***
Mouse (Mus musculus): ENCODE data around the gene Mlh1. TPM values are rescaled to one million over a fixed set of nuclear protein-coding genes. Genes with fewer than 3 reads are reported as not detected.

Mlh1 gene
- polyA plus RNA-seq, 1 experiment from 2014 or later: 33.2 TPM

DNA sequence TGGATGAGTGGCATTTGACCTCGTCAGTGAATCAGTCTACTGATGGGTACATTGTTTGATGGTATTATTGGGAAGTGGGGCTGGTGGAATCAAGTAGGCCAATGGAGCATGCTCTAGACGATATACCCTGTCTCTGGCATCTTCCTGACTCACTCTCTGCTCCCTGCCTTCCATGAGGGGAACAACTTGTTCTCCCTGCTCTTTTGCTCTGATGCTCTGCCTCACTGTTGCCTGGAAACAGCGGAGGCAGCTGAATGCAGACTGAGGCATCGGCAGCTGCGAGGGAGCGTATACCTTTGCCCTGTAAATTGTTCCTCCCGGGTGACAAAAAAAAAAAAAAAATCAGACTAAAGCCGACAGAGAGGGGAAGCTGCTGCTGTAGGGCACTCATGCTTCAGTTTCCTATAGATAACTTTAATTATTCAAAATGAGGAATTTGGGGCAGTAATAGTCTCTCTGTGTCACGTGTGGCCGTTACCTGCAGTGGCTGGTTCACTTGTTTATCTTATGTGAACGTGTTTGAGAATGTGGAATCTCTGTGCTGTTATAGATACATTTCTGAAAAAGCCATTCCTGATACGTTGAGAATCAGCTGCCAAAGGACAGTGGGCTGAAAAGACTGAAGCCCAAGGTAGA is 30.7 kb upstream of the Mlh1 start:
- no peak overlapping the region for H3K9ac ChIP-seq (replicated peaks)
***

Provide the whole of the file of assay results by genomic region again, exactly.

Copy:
Mouse (Mus musculus): ENCODE data around the gene Mlh1. TPM values are rescaled to one million over a fixed set of nuclear protein-coding genes. Genes with fewer than 3 reads are reported as not detected.

Mlh1 gene
- polyA plus RNA-seq, 1 experiment from 2014 or later: 33.2 TPM

DNA sequence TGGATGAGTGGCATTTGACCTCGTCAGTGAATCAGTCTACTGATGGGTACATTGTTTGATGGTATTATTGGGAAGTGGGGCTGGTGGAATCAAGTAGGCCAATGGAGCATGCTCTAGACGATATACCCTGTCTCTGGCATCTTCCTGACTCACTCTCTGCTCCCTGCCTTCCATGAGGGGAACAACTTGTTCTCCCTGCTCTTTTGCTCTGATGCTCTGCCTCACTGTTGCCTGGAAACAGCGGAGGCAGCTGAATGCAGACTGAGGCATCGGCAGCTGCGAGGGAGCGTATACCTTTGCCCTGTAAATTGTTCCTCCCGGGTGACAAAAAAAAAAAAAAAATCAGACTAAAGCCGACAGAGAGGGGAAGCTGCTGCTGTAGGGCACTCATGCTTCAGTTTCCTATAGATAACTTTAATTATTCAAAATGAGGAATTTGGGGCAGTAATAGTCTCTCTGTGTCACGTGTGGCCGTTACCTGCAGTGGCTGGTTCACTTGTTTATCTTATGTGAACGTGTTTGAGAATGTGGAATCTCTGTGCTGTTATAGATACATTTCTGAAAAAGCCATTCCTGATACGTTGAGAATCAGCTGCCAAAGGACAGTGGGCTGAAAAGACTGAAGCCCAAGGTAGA is 30.7 kb upstream of the Mlh1 start:
- no peak overlapping the region for H3K9ac ChIP-seq (replicated peaks)